Baltimore Ecosystem Study Institute of Ecosystem Studies

2010 BES Annual Meeting Presentation and Poster Abstracts

A long view of polluting industry and environmental justice in Baltimore
Boone, Christopher
Co-Authors: Morgan Grove, Geoff Buckley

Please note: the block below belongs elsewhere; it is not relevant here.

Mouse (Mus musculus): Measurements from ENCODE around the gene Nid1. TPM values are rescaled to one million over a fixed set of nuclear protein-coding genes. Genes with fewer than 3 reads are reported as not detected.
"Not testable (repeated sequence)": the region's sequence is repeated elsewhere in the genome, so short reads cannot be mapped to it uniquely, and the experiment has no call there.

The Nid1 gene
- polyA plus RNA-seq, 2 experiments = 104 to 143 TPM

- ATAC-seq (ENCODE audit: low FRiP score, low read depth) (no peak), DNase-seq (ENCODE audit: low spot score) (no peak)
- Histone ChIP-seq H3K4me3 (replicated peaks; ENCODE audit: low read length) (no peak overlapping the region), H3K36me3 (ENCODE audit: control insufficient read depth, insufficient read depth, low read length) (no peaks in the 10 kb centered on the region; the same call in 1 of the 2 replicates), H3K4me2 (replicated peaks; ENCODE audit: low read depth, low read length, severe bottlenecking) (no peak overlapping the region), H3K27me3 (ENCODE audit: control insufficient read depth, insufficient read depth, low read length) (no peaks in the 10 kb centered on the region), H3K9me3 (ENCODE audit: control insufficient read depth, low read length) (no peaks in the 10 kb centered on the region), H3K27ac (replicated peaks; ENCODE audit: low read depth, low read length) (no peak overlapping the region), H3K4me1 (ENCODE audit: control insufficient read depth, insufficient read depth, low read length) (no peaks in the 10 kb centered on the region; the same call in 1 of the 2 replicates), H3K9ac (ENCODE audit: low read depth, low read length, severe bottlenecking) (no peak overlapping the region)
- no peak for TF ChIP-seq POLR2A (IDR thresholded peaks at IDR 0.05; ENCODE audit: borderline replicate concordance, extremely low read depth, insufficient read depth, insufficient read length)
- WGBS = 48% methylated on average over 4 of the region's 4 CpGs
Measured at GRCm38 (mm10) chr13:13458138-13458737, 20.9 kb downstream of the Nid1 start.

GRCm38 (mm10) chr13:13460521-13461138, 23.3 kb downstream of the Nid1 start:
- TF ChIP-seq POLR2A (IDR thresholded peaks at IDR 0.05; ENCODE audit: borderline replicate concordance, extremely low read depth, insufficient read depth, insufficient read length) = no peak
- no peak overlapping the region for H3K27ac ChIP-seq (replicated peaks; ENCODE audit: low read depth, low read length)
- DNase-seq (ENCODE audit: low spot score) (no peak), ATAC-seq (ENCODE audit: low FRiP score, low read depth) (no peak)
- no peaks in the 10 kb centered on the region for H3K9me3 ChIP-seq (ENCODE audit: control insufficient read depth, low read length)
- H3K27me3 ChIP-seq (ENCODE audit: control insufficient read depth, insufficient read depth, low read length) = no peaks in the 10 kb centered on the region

Abstract: Although industries shed thousands of good paying jobs since the 1950s, Baltimoreans have to live with the costs of still-functioning and polluting industry. In 2006, more than 24 million pounds of toxic pollutants were released into the air, water, and land, far greater than any of the surrounding counties in Maryland. Residents of Baltimore City endured 37 pounds of toxins released per person compared to 3 to 6 pounds per person for the suburban counties. However, when we zoom down to finer spatial scales, a curious pattern emerges. Most of the facilities that release toxins are found in or near white rather than black neighborhoods. A variety of institutional and urban dynamics help to explain this unexpected result, which we have explained elsewhere. The purpose of this paper is to explore if the spatial coincidence of polluting industry and white neighborhoods has persisted over time. We use historical records from the Dun&Bradstreet directories, the EPA's Toxics Release Inventory, and census data from 1960 to the present to investigate these relationships.